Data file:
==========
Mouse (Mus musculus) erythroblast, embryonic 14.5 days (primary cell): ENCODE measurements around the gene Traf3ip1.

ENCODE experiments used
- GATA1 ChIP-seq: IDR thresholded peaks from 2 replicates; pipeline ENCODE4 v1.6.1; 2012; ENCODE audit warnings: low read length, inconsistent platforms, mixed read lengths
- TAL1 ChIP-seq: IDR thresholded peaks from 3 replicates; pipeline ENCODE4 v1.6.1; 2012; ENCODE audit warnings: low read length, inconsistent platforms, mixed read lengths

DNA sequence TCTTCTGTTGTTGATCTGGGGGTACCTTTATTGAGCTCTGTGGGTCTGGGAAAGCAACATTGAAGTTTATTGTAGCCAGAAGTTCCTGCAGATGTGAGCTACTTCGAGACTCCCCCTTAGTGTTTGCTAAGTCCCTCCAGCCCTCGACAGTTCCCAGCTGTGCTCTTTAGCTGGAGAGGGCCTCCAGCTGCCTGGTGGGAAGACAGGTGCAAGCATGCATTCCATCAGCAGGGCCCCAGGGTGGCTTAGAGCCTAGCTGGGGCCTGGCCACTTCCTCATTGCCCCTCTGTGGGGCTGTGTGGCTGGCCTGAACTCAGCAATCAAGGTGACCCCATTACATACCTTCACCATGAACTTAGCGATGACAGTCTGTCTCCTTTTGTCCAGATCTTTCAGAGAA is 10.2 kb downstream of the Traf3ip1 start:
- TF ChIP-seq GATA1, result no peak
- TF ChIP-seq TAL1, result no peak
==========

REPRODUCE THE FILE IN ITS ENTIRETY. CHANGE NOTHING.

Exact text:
Mouse (Mus musculus) erythroblast, embryonic 14.5 days (primary cell): ENCODE measurements around the gene Traf3ip1.

ENCODE experiments used
- GATA1 ChIP-seq: IDR thresholded peaks from 2 replicates; pipeline ENCODE4 v1.6.1; 2012; ENCODE audit warnings: low read length, inconsistent platforms, mixed read lengths
- TAL1 ChIP-seq: IDR thresholded peaks from 3 replicates; pipeline ENCODE4 v1.6.1; 2012; ENCODE audit warnings: low read length, inconsistent platforms, mixed read lengths

DNA sequence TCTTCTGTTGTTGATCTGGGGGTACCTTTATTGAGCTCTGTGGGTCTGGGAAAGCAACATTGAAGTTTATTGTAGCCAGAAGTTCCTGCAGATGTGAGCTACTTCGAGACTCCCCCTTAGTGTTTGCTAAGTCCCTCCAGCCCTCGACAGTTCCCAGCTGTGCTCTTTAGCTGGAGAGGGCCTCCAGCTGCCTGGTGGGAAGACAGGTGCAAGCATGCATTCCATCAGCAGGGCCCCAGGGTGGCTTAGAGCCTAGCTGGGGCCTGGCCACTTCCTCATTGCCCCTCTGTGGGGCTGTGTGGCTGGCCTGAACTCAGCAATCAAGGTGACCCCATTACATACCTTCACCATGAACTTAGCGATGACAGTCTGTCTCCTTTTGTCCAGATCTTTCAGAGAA is 10.2 kb downstream of the Traf3ip1 start:
- TF ChIP-seq GATA1, result no peak
- TF ChIP-seq TAL1, result no peak